3. Lots of great info! My 6 month old has awful eczema. I would love to know your colloidal oatmeal recipe if you're willing to share. I've been using calendula oil which is helpful but gets a bit pricey.

    • Hi Jennifer,

      Great question. colloidal oatmeal can be added to any cream. Just a few teaspoons. It works for anti-itch relief, but too much can also dry out the skin (so be careful). If you're looking for an anti-itch relief cream, you can make your own by adding to homemade lotions. See my homemade link above. For every 8 ounces of lotion, add 2 teaspoons oatmeal. :-)

      I hope this helps.

    • Do you have any colloidal oatmeal bathoil recipe? Thank you very much


  4. My hands flare up in the winter and I have found vitamen e oil to be one of the only things that doesn't make things worse.

  5. Hi, I got one question for the oatmeal bath. Will the grounded oatmeal clog the drainage system? I do not have a bath tub and plan to soak myself in the small baby bath tub I use when I was younger but I am worried that after I soaked it and pour away, it will clog the bathroom.

    Also,do you have any other remedies for eczema? I am suffering from severe eczema when I turn 18 and have visited expensive skin centre, applied steroid creams for over 3 years, tried expensive pills with severe side effects and photo therapy but nothing works.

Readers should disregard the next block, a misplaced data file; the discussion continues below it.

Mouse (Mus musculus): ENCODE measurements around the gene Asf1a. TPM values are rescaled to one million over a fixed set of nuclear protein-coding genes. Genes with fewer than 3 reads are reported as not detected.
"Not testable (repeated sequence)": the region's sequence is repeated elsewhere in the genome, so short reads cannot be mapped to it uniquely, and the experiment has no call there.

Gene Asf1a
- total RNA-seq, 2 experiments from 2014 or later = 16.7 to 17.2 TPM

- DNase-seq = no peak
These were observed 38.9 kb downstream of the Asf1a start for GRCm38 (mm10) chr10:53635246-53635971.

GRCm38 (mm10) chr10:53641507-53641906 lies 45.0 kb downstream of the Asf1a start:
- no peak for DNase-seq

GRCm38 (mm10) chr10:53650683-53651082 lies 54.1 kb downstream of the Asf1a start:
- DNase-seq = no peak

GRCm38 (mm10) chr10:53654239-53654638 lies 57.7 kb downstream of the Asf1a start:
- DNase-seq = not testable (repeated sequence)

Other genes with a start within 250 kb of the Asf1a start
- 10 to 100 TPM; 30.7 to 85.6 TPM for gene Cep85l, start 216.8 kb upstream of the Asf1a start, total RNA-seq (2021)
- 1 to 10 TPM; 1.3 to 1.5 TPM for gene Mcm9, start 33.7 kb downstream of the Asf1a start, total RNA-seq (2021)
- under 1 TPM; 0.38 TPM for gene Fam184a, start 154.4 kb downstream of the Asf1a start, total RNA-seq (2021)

6. Hi There,

    I can't say for sure if the oatmeal will clog your drainage. You only put in a small amount. It' meant to stop severe itching. It will have drying affect on the skin. I would start by just adding in 1/4 cup. See how that goes for you. If you feel no difference, try more next time and keep an eye out on your drainage.

    As for eczema remedies. I can't stress how important it is to change your diet (remove refined sugar, and cut down on other sugars such as fruit sugars or honey/maple syrup, remove dairy and perhaps soy). You have to know your food triggers. you might want to try an elimination diet. For example, eggs and citrus triggered my son's eczema at one time. Chocolate was triggering my husbands. But when we removed gluten and dairy from his diet, his eczema dramatically improved.